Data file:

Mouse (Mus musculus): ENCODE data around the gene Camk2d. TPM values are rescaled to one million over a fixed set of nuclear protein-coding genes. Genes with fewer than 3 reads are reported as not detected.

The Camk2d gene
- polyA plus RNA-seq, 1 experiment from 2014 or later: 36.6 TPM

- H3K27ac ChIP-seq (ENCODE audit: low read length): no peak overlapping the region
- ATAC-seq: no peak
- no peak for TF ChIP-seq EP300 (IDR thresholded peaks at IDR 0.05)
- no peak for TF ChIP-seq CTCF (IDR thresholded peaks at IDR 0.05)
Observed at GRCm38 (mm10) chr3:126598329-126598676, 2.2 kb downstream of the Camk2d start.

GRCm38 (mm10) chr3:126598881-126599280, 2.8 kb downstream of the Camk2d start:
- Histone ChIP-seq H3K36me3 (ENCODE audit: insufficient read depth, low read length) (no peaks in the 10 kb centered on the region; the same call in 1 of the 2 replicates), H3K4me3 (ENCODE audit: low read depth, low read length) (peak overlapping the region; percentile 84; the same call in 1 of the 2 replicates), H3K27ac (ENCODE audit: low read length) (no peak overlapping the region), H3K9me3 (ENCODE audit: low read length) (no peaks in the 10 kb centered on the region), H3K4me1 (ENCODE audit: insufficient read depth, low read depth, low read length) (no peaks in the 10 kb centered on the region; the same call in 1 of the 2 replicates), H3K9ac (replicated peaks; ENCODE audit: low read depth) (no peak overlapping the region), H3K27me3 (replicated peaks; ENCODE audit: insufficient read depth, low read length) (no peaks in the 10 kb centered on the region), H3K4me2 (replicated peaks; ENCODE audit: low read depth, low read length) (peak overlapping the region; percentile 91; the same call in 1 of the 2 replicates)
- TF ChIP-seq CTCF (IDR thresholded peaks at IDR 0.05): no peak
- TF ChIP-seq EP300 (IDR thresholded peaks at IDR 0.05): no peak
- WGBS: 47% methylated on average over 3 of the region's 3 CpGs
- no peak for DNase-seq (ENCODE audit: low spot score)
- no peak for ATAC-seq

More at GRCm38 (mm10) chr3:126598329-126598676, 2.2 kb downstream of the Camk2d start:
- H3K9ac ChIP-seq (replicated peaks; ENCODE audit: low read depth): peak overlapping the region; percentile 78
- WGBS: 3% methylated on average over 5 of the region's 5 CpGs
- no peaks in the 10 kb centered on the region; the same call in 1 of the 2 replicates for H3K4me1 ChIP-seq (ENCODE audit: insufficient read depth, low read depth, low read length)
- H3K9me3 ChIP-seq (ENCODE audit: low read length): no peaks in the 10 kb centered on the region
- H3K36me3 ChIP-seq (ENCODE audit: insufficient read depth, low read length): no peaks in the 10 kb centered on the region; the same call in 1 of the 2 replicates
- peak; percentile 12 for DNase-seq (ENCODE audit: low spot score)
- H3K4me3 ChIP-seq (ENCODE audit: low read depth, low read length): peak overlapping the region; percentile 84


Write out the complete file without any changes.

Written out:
Mouse (Mus musculus): ENCODE data around the gene Camk2d. TPM values are rescaled to one million over a fixed set of nuclear protein-coding genes. Genes with fewer than 3 reads are reported as not detected.

The Camk2d gene
- polyA plus RNA-seq, 1 experiment from 2014 or later: 36.6 TPM

- H3K27ac ChIP-seq (ENCODE audit: low read length): no peak overlapping the region
- ATAC-seq: no peak
- no peak for TF ChIP-seq EP300 (IDR thresholded peaks at IDR 0.05)
- no peak for TF ChIP-seq CTCF (IDR thresholded peaks at IDR 0.05)
Observed at GRCm38 (mm10) chr3:126598329-126598676, 2.2 kb downstream of the Camk2d start.

GRCm38 (mm10) chr3:126598881-126599280, 2.8 kb downstream of the Camk2d start:
- Histone ChIP-seq H3K36me3 (ENCODE audit: insufficient read depth, low read length) (no peaks in the 10 kb centered on the region; the same call in 1 of the 2 replicates), H3K4me3 (ENCODE audit: low read depth, low read length) (peak overlapping the region; percentile 84; the same call in 1 of the 2 replicates), H3K27ac (ENCODE audit: low read length) (no peak overlapping the region), H3K9me3 (ENCODE audit: low read length) (no peaks in the 10 kb centered on the region), H3K4me1 (ENCODE audit: insufficient read depth, low read depth, low read length) (no peaks in the 10 kb centered on the region; the same call in 1 of the 2 replicates), H3K9ac (replicated peaks; ENCODE audit: low read depth) (no peak overlapping the region), H3K27me3 (replicated peaks; ENCODE audit: insufficient read depth, low read length) (no peaks in the 10 kb centered on the region), H3K4me2 (replicated peaks; ENCODE audit: low read depth, low read length) (peak overlapping the region; percentile 91; the same call in 1 of the 2 replicates)
- TF ChIP-seq CTCF (IDR thresholded peaks at IDR 0.05): no peak
- TF ChIP-seq EP300 (IDR thresholded peaks at IDR 0.05): no peak
- WGBS: 47% methylated on average over 3 of the region's 3 CpGs
- no peak for DNase-seq (ENCODE audit: low spot score)
- no peak for ATAC-seq

More at GRCm38 (mm10) chr3:126598329-126598676, 2.2 kb downstream of the Camk2d start:
- H3K9ac ChIP-seq (replicated peaks; ENCODE audit: low read depth): peak overlapping the region; percentile 78
- WGBS: 3% methylated on average over 5 of the region's 5 CpGs
- no peaks in the 10 kb centered on the region; the same call in 1 of the 2 replicates for H3K4me1 ChIP-seq (ENCODE audit: insufficient read depth, low read depth, low read length)
- H3K9me3 ChIP-seq (ENCODE audit: low read length): no peaks in the 10 kb centered on the region
- H3K36me3 ChIP-seq (ENCODE audit: insufficient read depth, low read length): no peaks in the 10 kb centered on the region; the same call in 1 of the 2 replicates
- peak; percentile 12 for DNase-seq (ENCODE audit: low spot score)
- H3K4me3 ChIP-seq (ENCODE audit: low read depth, low read length): peak overlapping the region; percentile 84